Longtime Academy Exec Director Writing Comprehensive Book About Organization

Bruce Davis dishes that it will be a "hybrid" and will include historical information, personal anecdotes and diversity data.
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Bruce Davis

When Bruce Davis stepped down from his post as executive director of the Academy of Motion Picture Arts & Sciences in 2011 following 30 years with the organization, he went straight to work.

But he’s managed to keep his new gig a secret until now. “I have been working on this pretty much since the day I retired,” Davis tells The Hollywood Reporter. That “this” is a book about his former employer, focused on the evolution of the organization since its formation on May 11, 1927. Davis is quick to caution that this is not a tell-all nor is it a snooze.

“I was pretty serious about Academy history as the executive director and thought I knew all that there was but — big surprise — there is all this important stuff about the Academy that I didn’t know,” Davis explains. “The Academy has been very helpful, but this won’t be an official Academy publication.” 

It will be personal.

Davis admits he will include personal anecdotes, working in some of his experience during his long tenure. “I’m not putting myself at the center of the narrative but having been there for 30 years, I have a perspective that not everyone would have. I’m trying to keep it light. I deliberately elected not to make it scholarly, but it will be accurate,” he says.

“Hybrid” is a word he also uses to describe the historical tome that travels from the beginning of the organization through the 1950s and the signing of the TV contract. “Then it becomes more issue-oriented, with details of the issues the organization has faced including diversity through the McCarthy and the Blacklist eras,” Davis relates. “What it’s not is an account of who won what award in what year. Bob Osborne does that and does it very well.”

Of diversity, Davis notes his research has included breakdowns of membership and how those numbers have evolved in regard to geography, ethnicity and race. Of the recent #OscarsSoWhite controversy, Davis explains that “it’s interesting how short all of our memories are,” he offers. “These things are oddly cyclical.”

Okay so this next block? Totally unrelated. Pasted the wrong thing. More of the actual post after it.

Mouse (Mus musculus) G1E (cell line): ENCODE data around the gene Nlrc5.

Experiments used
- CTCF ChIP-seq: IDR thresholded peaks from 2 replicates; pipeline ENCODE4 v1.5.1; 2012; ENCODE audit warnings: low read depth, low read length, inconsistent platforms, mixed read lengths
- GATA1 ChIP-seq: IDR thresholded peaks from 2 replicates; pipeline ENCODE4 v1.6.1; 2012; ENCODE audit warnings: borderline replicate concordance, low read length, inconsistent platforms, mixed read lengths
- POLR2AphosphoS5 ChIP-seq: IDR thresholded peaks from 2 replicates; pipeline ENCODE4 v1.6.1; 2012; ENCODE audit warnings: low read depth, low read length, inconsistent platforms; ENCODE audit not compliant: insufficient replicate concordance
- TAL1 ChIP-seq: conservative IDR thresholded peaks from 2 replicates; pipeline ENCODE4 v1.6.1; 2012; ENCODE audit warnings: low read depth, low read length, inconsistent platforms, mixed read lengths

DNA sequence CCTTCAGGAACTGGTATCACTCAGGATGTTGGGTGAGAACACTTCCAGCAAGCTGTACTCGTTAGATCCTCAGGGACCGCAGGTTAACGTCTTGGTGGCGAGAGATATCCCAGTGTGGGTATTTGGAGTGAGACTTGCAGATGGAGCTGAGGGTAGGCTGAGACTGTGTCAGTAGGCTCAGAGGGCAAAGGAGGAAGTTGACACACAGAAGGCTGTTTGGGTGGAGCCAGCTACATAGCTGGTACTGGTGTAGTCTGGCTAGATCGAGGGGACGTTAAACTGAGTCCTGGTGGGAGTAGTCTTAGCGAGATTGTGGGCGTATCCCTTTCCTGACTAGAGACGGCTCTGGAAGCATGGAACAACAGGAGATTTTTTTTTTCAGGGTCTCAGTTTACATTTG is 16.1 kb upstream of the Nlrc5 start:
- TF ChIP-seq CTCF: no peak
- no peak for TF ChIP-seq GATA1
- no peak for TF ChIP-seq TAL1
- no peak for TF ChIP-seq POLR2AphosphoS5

Davis notes that the Academy has been “very helpful” in his research and writing process, even offering him an office in the organization’s Hollywood outpost where he worked for approximately four days per week for the first three and a half years.

On Wednesdays, he would set up shop at the Academy’s Margaret Herrick Library when it was closed to work closely with librarians while researching the organization. “That was enjoyable,” Davis explains of his time inside the Herrick space. “And really great in trying to find out some obscure fact from 1982. They just buried me — I had no idea what kind of stuff we had.”

Six months ago, Davis moved his book project home, where he continues to work. “I’ve condensed everything into a bedroom and there are not quite so many stacks of paper,” he says.

Many first-time book scribes will be able to easily identify with Davis’ comments on what the experience has been like. “I was very naive. I thought it would be six months of research and six months of writing and here I am, still slogging away with probably a year to go still,” he laughs. “I had a lot of fun in my 30 years at the Academy, and I’m going to try to make this book fun to read as well."

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